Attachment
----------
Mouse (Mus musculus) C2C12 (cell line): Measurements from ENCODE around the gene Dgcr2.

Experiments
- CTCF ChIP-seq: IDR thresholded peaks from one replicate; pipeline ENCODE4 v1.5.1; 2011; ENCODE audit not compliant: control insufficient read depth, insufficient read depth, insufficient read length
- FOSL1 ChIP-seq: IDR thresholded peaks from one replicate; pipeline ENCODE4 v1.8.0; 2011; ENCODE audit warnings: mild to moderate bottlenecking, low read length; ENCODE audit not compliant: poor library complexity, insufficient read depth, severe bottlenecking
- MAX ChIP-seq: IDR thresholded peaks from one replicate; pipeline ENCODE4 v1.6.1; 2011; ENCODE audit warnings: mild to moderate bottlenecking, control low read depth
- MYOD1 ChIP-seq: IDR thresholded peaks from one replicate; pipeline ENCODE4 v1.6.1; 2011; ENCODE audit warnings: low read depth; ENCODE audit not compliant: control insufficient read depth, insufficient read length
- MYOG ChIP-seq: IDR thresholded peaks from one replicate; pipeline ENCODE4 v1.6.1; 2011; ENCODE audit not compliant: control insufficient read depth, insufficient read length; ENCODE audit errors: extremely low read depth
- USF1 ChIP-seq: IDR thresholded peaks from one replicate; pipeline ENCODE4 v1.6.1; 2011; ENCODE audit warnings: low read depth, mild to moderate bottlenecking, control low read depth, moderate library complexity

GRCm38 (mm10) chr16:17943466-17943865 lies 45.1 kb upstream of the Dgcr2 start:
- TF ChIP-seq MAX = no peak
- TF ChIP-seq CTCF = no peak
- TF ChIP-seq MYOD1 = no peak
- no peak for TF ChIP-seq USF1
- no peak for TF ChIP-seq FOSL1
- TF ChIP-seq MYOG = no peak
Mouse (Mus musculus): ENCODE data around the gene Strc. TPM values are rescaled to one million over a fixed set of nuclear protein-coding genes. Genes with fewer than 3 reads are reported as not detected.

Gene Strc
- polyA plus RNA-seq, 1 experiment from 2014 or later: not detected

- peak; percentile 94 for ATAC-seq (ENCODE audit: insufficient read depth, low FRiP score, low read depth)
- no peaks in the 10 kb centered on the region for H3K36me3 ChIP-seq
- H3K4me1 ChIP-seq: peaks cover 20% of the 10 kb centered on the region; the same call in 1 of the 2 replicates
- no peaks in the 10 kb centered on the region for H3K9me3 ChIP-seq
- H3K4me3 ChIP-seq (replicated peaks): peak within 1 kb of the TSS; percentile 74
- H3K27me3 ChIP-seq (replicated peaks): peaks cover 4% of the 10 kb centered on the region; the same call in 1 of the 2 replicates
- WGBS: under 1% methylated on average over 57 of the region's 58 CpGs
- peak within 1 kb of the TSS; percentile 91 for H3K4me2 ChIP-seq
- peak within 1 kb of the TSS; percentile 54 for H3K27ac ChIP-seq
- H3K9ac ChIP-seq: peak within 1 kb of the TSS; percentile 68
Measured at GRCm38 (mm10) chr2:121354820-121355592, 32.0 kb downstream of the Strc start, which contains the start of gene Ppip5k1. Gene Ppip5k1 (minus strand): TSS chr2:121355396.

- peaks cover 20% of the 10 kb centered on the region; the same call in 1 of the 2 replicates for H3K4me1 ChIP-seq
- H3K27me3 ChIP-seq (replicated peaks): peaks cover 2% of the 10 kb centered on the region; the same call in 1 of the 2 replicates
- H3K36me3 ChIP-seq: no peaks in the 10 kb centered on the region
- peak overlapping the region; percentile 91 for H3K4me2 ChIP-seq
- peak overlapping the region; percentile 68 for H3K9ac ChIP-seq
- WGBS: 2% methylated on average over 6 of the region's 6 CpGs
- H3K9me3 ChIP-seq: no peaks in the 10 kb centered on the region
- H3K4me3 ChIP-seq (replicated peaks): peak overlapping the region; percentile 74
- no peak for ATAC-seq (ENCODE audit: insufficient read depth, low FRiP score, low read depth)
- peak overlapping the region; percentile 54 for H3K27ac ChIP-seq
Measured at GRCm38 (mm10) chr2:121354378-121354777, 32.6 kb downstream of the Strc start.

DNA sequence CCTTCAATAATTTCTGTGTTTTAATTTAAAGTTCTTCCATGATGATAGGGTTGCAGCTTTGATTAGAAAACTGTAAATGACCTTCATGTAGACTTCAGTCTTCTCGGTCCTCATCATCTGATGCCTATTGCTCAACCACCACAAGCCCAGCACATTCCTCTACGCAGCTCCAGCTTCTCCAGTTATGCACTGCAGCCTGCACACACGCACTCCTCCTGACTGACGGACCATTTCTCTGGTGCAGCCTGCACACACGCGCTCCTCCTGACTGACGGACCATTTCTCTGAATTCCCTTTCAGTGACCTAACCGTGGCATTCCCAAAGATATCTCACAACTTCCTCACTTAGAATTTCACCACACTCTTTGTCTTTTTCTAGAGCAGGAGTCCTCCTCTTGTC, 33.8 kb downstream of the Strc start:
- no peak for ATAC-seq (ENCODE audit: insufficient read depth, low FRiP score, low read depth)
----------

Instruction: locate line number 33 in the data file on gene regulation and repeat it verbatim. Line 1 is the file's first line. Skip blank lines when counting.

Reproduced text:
- peak overlapping the region; percentile 91 for H3K4me2 ChIP-seq